- J. Charles Lee
Mississippi State University
Dr. J. Charles Lee became
the 17th president of Mississippi State University on January 17,
Dr. Lee had previously served for just over a year as interim
president. He had been Mississippi State's vice president for agriculture,
forestry, and veterinary medicine since September 1999 and also
had been dean of the College of Agriculture and Life Sciences since
July 2000. He previously had served at Mississippi State from 1978
to 1983 as dean of the School of Forest Resources and associate
director of the Mississippi Agricultural and Forestry Experiment
Before returning to Mississippi State as vice president in 1999,
Lee had held administrative positions in the Texas A&M University
System, including four years as vice chancellor for research, planning,
and continuing education. In that role he was responsible for academic,
research, and continuing education issues for all of the system's
Dr. Lee also served for 18 months in 1994-95 as interim executive
vice president and provost for Texas A&M University, providing
leadership for all academic programs and related activities throughout
the 42,000-student university.
He joined Texas A&M in 1983 as head of the forest science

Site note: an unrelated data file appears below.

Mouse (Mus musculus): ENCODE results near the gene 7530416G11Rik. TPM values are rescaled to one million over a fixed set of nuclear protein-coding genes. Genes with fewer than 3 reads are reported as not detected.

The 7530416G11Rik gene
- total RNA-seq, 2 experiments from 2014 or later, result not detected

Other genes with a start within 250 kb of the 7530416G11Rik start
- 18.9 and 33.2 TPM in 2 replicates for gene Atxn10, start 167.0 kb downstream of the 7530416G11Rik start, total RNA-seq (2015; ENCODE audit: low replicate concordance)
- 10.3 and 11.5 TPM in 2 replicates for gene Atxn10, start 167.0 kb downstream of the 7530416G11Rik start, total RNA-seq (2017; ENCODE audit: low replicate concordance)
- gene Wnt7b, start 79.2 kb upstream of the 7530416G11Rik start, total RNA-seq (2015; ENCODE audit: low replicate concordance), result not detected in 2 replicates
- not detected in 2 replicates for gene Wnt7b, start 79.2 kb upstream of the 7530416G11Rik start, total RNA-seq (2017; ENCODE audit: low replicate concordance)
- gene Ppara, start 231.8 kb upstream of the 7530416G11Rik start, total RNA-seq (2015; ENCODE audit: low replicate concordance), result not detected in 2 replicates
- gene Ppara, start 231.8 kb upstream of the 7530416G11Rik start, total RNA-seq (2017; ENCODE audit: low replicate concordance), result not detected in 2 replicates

department, later holding high-level administrative positions in
the College of Agriculture and Life Sciences and the Texas Agricultural
Experiment Station and as deputy vice chancellor of the Texas A&M
Dr. Lee earned a bachelor's degree in forest management and a
Ph.D. in forestry/genetics at North Carolina State University.
He also has done graduate work at Duke University.
He spent the early years of his career as a research forester
for the Westvaco Corporation in North Carolina and West Virginia
and headed the forestry department at the University of Arkansas
at Monticello from 1972 to 1978.
Dr. Lee has been honored for outstanding service by the U.S. Department
of Agriculture Joint Council on Food and Agricultural Sciences,
the Texas A&M University Board of Regents, the Texas A&M
College of Medicine, and the Mississippi Forestry Commission.
He and his wife, Pat, have three children and three grandchildren.